Difficulty PG13 Distance 5.1 to 10 miles General information: Cellular Service Orange County - Coast Rating: 7-8 Season: Fall/Early Winter Season: Late Winter/Spring

Deer Canyon Loop (Crystal Cove State Park)


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On the Rattlesnake Ridge Trail
Oaks at the Deer Canyon Campground

Deer Canyon Loop  (Crystal Cove State Park)

    • Location: 8471 North Coast Highway, Laguna Beach.  From the 73 freeway, take the Mac Arthur exit (the last one before it becomes a toll road).  Take Mac Arthur 3.2 miles to its terminus at North Coast Highway.  Turn left (south) and go 4 miles to the park entrance, on the left.  From Laguna Beach, take Coast Highway north for 2.8 miles and the park entrance will be on your right.  From downtown Huntington Beach, the park is 12 miles south on Pacific Coast Highway.   Parking fee is $15 per day.
    • Agency: Crystal Cove State Park
    • Distance: 7.3 miles
    • Elevation gain: 1,300 feet
    • Difficulty Rating: PG-13 (distance, elevation gain)
    • Suggested time: 3.5 hours
    • Best season: October – May
    • USGS topo map:  Laguna Beach
    • Recommended gear: hiking poles
    • Recommended guidebook: Afoot and Afield: Orange County
    • More information: here; park map here; Everytrail report here
    • Rating: 7

This loop through the back country of Crystal Cove State Park is one of the more scenic and challenging hikes on the Orange County coast. Highlights include great ocean views, interesting sandstone geology, a quiet campground and nice wildflowers during the spring. The park’s entrance fee is, granted, higher than most other state and regional parks, but considering the length of this loop–and the fact that it can easily be extended–it’s not hard to get your money’s worth here, especially if you come with friends and share the cost.

From the upper parking area, head uphill on the No Dogs Trail.  The fire road climbs steeply (400 feet in just over half a mile), but you’re rewarded right away with great ocean vistas, and views down into El Moro Canyon below.  Stay left as the Poles Trail branches off to the right.  You continue north, following a roller-coaster like course along the ridge.  At 1.4 miles from the start, the West Cut-Across heads right.  You continue north, climbing one particularly steep stretch, and at 2.2 miles from the start, bear right on the Ticketron Trail.  (If you’re wondering how the trail got that name, that makes two of us.)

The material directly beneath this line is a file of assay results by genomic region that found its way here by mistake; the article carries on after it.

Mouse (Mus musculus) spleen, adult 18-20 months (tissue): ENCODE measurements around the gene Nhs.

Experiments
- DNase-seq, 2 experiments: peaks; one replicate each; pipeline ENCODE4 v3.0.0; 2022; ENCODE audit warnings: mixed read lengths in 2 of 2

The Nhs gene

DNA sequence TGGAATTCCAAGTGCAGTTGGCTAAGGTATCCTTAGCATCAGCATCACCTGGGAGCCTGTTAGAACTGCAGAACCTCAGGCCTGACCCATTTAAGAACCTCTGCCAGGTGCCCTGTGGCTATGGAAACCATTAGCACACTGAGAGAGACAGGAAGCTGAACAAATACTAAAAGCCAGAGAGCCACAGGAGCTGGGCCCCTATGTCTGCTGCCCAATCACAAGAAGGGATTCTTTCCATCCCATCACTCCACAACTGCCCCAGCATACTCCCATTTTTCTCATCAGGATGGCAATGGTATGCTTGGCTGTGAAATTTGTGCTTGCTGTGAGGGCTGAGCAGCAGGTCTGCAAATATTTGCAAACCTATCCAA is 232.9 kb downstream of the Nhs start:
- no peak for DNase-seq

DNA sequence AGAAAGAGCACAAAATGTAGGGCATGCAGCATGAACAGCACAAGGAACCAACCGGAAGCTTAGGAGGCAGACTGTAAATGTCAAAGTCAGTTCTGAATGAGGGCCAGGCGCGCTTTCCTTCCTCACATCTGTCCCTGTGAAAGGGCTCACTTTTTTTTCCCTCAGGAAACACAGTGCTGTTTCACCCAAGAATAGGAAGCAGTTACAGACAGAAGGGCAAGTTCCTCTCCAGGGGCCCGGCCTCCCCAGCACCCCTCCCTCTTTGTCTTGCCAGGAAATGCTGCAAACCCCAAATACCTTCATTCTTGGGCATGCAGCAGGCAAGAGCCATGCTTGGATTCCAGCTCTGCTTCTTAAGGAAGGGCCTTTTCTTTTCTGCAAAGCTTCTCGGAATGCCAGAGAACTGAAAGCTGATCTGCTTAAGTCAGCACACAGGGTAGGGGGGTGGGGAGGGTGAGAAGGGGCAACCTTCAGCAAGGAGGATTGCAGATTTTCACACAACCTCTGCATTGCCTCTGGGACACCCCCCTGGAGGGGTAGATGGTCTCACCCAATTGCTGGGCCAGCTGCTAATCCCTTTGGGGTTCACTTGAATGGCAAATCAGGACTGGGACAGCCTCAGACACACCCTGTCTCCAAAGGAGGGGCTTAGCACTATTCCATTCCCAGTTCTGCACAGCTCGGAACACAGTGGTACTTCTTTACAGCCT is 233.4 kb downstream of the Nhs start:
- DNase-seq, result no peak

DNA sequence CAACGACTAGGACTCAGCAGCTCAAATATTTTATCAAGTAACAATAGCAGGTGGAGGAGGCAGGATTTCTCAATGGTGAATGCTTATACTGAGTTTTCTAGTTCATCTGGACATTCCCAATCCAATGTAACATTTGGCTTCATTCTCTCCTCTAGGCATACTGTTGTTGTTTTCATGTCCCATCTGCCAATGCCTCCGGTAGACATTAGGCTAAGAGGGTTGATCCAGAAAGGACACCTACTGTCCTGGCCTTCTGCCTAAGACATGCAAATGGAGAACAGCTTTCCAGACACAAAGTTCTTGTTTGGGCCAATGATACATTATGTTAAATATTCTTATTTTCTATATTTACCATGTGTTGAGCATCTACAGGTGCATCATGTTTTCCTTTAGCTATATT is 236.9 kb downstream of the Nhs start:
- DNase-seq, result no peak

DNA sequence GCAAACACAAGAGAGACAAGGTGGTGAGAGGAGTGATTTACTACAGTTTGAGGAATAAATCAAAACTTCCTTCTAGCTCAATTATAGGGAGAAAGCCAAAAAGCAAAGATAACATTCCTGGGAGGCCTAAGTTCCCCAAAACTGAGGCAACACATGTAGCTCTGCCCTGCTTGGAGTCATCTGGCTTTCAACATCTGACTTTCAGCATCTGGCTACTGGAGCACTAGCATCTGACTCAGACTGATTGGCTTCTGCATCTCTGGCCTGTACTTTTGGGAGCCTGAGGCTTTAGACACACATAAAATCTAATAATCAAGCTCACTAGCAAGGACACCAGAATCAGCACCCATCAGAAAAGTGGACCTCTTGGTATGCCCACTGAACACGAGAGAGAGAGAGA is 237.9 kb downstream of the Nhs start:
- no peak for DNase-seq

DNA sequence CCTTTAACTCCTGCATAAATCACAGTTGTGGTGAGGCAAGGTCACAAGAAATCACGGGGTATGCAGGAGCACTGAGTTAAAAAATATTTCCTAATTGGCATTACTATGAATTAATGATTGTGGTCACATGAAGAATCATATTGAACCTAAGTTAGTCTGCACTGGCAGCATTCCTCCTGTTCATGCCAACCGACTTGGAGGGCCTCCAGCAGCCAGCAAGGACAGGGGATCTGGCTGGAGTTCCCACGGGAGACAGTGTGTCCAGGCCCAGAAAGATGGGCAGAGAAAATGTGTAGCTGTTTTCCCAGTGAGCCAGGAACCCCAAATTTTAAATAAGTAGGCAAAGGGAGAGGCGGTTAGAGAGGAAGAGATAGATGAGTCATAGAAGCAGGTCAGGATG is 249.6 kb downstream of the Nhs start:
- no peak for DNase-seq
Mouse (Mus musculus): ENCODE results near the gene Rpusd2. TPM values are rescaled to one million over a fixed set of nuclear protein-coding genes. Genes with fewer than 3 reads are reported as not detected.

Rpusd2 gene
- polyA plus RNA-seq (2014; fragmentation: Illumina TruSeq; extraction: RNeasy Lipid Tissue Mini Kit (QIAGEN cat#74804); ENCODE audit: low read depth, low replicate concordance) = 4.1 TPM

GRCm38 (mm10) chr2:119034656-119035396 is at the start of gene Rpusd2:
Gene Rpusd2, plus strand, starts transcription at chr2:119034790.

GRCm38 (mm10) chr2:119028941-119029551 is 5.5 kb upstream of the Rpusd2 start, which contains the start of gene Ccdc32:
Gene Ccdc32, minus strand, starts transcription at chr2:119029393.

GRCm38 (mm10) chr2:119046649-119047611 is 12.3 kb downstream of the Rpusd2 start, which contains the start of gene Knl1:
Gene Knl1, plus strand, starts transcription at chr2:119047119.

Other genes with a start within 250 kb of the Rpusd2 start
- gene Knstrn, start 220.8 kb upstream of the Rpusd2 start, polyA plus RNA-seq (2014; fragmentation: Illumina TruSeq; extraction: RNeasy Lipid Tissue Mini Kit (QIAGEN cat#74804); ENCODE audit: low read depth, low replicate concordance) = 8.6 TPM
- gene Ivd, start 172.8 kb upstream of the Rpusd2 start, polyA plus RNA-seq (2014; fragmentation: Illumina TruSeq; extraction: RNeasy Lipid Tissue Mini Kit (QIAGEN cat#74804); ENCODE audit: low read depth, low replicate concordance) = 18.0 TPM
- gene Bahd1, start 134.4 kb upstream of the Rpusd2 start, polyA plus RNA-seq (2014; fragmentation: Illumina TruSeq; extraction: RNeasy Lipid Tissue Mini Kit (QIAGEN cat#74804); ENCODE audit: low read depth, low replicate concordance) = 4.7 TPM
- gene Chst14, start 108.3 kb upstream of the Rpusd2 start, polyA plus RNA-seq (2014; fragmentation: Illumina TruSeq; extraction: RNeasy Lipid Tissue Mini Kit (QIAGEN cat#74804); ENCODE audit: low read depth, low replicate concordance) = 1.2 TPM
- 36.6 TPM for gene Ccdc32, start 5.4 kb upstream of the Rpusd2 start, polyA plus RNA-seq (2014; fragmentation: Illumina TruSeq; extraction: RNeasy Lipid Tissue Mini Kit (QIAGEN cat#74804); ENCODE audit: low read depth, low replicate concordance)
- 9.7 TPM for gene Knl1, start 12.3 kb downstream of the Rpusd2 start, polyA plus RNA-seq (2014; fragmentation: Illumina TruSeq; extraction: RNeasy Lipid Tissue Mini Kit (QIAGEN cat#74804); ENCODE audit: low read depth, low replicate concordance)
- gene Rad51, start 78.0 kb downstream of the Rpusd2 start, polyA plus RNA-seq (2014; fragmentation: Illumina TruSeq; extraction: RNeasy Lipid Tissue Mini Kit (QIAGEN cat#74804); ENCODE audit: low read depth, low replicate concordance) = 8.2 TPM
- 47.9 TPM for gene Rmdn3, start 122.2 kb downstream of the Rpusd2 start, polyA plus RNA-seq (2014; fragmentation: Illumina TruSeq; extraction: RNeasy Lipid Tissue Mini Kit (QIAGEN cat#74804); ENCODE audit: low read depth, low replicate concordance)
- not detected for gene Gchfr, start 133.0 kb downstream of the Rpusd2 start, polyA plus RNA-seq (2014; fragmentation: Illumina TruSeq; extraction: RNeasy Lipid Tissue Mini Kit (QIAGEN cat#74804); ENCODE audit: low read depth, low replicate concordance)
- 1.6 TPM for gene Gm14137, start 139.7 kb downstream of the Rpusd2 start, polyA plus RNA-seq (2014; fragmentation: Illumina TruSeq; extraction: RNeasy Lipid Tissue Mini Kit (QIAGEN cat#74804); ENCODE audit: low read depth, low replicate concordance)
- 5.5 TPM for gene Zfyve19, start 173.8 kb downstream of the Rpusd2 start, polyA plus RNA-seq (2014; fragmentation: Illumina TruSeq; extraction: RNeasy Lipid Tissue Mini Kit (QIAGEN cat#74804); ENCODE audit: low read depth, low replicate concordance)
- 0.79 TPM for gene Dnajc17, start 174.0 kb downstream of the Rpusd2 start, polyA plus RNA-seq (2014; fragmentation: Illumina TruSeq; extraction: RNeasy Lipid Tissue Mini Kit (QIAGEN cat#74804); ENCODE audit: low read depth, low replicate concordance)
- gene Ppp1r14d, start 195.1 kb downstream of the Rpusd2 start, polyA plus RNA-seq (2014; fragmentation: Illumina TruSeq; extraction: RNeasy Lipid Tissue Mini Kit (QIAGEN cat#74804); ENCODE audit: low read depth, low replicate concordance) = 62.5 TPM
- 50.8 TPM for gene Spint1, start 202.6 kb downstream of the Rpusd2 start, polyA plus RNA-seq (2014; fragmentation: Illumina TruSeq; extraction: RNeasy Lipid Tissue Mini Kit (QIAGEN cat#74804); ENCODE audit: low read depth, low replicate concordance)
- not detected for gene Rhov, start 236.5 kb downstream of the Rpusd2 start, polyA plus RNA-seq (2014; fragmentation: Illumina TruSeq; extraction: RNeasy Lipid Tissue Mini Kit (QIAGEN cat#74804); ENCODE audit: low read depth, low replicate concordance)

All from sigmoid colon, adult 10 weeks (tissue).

After the fire-road, hikers will probably find the single-track Ticketron Trail to be a nice change. It switchbacks down into the canyon, passing by some sandstone caves, and at 3 miles from the start, you reach Deer Canyon Campground. There are a few picnic tables, and you can sit and enjoy some of the only shade on the entire route.

After the campground, the trail makes a steep ascent (200 feet in a quarter mile) to join the Rattlesnake Ridge trail. Take a sharp right and begin heading south. The rugged Rattlesnake Ridge trail provides great views in all directions: the ocean in front and the canyons on the sides. The terrain is rough, so be careful on the descent.

At 4.6 miles from the start, the Rattlesnake Ridge trail makes a sharp right and wraps around the side of the hill, making a horseshoe-shaped curve before meeting up with the West Cut Across. Head left and make a sharp descent to the bottom of El Moro Canyon, where you meet a four-way intersection. Head right and follow El Moro Canyon south. The mellow descent on this last section of the hike is a pleasant contrast to the rigors of the back country.

Just before the lower parking lot, turn right on a fire roads that heads uphill. You’ll pass by the RV parking lot and eventually reach the upper lot, completing the circuit.

Text and photography copyright 2012 by David W. Lockeretz, all rights reserved. Information and opinions provided are kept current to the best of the author’s ability. All readers hike at their own risk, and should be aware of the possible dangers of hiking, walking and other outdoor activities.  By reading this, you agree not to hold the author or publisher of the content on this web site responsible for any injuries or inconveniences that may result from hiking on this trail.  Check the informational links provided for up to date trail condition information.

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